The aims of the present study were, first, to establish the effect of brief, in-home intensive family preservation programs on prevention of out-of-home placement, family functioning, child behavior problems and social support and, second, to study moderators of these effects.
The results of this meta-analytic study, consisting of 20 studies (31,369 participants), show that intensive family preservation programs had a medium and positive effect on family functioning (d = .486), but were generally not effective in preventing out-of-home placement. Intensive family preservation programs were effective in preventing placement for multi-problem families, but not for families experiencing abuse and neglect.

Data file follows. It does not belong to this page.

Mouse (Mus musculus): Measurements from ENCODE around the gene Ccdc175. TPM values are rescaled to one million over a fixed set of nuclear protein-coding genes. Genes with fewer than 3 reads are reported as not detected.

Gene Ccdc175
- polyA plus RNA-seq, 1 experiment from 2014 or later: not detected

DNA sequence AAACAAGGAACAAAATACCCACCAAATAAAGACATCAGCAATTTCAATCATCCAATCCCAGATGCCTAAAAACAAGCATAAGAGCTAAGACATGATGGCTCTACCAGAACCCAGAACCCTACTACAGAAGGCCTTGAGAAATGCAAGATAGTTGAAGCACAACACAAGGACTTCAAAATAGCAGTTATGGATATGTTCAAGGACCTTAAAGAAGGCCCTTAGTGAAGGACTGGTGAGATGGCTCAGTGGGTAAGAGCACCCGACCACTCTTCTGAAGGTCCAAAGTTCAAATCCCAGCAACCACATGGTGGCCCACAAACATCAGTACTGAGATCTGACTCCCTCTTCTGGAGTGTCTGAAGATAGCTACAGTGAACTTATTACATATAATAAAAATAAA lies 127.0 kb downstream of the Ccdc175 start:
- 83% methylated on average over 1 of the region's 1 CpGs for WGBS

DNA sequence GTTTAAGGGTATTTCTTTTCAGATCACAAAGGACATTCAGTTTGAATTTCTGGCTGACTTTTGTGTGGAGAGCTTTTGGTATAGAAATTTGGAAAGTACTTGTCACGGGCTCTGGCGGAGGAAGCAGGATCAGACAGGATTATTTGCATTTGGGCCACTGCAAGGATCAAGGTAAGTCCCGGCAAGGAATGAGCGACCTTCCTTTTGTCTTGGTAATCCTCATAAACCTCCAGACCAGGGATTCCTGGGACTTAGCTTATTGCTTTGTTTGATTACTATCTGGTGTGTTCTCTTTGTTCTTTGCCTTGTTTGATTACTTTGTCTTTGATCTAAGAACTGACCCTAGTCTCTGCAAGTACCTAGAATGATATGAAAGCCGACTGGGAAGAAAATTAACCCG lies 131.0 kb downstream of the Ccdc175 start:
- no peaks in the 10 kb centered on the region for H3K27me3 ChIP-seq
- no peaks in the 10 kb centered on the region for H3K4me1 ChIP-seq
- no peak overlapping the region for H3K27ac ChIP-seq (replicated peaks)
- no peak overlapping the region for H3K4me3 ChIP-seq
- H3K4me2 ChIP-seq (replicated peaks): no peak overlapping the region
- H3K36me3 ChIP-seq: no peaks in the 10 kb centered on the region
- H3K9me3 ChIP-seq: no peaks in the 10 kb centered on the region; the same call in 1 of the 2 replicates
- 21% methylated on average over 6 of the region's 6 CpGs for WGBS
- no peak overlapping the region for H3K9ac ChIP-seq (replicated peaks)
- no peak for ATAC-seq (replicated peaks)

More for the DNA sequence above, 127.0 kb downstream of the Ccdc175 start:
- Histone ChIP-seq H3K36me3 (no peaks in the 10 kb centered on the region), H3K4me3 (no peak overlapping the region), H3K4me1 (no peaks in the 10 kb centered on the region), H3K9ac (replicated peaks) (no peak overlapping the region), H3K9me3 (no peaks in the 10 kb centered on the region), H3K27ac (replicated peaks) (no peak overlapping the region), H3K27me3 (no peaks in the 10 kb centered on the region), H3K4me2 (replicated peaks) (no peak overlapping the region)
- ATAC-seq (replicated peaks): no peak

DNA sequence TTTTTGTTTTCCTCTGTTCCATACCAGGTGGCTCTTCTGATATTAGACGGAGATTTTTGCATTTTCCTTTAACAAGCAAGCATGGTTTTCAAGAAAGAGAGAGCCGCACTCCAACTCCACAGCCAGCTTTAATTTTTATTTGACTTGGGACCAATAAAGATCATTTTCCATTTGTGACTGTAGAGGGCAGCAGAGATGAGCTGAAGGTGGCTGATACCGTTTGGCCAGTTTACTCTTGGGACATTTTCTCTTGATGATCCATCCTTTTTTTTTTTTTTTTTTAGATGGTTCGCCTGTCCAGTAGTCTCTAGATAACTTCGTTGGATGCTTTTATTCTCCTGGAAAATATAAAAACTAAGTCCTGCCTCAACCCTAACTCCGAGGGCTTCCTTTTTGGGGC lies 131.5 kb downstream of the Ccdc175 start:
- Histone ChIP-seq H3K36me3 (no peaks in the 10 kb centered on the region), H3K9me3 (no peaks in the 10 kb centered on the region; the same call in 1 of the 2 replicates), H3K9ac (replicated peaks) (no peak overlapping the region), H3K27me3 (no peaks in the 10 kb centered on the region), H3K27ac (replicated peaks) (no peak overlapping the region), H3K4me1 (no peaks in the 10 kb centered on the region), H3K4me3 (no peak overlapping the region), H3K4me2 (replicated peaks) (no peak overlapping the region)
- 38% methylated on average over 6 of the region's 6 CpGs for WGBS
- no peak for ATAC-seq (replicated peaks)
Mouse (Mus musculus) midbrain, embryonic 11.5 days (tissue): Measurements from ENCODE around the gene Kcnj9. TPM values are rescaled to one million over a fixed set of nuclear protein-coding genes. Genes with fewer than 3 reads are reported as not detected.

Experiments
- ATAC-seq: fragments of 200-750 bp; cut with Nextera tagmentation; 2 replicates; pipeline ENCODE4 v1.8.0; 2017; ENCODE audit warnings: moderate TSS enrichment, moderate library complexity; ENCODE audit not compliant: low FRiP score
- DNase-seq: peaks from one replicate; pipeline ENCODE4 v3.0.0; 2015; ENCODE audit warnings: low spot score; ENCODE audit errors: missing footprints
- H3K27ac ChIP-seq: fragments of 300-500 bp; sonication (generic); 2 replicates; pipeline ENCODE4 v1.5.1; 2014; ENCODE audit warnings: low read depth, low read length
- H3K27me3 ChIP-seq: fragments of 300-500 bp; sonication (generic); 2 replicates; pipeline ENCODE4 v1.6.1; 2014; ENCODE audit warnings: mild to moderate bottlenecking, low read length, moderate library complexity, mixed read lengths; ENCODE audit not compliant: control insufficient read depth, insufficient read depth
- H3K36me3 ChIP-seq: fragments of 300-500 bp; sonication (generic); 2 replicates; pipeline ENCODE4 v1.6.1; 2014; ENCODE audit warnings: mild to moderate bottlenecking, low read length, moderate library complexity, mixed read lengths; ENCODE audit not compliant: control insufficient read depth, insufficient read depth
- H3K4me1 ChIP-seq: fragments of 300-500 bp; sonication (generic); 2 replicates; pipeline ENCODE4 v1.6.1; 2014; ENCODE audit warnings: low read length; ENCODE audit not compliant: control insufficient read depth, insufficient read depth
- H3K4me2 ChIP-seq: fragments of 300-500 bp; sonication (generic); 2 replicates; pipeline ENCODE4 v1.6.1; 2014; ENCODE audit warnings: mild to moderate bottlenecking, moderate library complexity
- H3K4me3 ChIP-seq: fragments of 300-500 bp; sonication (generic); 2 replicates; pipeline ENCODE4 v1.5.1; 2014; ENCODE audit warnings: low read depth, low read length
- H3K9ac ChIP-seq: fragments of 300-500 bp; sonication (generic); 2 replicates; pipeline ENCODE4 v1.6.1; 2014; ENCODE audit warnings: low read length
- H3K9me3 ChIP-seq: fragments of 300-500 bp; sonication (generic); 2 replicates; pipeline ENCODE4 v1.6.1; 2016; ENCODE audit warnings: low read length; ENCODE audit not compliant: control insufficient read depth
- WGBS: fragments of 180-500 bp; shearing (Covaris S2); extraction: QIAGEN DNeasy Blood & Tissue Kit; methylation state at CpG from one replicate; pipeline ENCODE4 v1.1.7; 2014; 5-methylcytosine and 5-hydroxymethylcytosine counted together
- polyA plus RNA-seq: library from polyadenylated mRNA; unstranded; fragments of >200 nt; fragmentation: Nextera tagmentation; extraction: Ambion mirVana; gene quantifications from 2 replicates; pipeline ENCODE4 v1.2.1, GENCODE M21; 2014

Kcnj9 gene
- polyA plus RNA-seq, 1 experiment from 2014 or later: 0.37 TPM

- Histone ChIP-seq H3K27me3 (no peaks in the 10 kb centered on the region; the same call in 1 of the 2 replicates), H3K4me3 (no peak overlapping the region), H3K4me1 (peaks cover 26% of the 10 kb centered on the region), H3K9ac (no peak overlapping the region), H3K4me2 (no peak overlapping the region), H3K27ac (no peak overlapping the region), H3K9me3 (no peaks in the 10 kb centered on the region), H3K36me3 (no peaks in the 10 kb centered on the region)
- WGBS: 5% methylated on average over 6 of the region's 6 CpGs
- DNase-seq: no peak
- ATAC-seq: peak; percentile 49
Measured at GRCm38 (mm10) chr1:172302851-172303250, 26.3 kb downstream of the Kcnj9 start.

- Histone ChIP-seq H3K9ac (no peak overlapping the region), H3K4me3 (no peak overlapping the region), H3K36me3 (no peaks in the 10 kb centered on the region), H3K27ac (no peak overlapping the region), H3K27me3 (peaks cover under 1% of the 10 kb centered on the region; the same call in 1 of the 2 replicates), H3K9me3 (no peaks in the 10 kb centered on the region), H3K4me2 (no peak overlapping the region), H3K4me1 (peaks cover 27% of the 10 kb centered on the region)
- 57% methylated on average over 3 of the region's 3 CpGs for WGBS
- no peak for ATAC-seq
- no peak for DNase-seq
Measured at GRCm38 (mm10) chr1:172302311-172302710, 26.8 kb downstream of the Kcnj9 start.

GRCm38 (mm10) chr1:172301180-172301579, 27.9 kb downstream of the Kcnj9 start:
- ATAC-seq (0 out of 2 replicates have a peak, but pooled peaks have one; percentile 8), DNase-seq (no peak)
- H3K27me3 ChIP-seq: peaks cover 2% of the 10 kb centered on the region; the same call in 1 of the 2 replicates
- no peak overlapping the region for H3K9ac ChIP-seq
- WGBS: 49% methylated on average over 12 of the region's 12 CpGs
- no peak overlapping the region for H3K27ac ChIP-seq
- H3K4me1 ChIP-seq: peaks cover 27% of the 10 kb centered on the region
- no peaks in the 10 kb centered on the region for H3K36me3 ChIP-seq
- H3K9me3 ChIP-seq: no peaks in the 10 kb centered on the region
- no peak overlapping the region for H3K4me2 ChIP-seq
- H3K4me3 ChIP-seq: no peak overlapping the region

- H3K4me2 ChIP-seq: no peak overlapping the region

Moreover, the effect on out-of-home placement proved to be moderated by client characteristics (sex and age of the child, parent age, number of children in the family, single-parenthood, non-white ethnicity), program characteristics (caseload),study characteristics (study design and study quality), and publication characteristics (publication type, publication year and journal impact factor).
The discussion addresses implications for evaluation and practice.
(PsycINFO Database Record (c) 2012 APA, all rights reserved) (journal abstract).
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